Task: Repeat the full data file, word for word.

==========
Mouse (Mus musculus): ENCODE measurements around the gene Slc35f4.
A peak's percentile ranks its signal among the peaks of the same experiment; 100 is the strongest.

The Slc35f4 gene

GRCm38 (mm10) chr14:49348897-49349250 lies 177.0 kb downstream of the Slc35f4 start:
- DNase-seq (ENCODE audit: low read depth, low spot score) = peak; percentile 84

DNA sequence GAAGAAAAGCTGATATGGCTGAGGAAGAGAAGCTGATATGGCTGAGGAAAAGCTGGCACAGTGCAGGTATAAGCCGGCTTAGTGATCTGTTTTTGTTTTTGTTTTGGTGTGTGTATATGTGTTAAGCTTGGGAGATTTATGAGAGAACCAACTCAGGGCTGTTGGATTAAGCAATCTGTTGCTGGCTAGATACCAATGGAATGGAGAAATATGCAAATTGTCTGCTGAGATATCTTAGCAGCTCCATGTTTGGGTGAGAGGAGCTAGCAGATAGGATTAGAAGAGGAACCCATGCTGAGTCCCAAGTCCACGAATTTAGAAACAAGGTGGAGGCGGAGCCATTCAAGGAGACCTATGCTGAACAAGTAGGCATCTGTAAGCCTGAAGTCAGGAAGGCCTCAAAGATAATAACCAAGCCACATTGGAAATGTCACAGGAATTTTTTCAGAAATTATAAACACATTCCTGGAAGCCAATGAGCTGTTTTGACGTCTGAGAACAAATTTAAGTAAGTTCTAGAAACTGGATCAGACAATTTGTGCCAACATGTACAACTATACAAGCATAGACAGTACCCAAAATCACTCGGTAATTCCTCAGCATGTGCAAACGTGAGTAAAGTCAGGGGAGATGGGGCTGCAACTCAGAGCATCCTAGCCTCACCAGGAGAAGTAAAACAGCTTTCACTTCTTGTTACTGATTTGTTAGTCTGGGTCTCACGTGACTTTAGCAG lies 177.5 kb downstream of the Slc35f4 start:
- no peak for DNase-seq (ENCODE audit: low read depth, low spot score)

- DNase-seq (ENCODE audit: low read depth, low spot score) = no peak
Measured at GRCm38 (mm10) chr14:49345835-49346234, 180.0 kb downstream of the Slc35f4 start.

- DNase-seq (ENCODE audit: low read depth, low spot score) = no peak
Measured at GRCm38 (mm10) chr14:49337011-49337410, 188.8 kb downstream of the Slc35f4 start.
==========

Mouse (Mus musculus): ENCODE measurements around the gene Slc35f4.
A peak's percentile ranks its signal among the peaks of the same experiment; 100 is the strongest.

The Slc35f4 gene

GRCm38 (mm10) chr14:49348897-49349250 lies 177.0 kb downstream of the Slc35f4 start:
- DNase-seq (ENCODE audit: low read depth, low spot score) = peak; percentile 84

DNA sequence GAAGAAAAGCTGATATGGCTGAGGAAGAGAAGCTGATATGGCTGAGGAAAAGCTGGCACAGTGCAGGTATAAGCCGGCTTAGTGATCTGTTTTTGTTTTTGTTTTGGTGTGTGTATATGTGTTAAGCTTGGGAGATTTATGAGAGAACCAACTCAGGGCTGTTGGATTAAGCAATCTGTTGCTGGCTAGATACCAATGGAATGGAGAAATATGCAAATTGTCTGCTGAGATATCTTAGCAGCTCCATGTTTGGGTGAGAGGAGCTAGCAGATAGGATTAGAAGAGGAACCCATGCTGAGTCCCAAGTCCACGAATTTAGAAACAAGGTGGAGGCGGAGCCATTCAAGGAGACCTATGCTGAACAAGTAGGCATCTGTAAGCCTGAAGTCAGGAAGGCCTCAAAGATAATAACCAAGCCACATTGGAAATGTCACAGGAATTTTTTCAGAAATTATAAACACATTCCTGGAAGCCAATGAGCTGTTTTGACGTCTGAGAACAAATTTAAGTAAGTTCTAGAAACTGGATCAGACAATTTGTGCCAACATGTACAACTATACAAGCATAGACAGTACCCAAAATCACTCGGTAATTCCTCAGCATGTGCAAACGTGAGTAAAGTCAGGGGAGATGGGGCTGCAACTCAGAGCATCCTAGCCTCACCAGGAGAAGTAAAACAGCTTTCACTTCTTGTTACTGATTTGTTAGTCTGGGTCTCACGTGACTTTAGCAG lies 177.5 kb downstream of the Slc35f4 start:
- no peak for DNase-seq (ENCODE audit: low read depth, low spot score)

- DNase-seq (ENCODE audit: low read depth, low spot score) = no peak
Measured at GRCm38 (mm10) chr14:49345835-49346234, 180.0 kb downstream of the Slc35f4 start.

- DNase-seq (ENCODE audit: low read depth, low spot score) = no peak
Measured at GRCm38 (mm10) chr14:49337011-49337410, 188.8 kb downstream of the Slc35f4 start.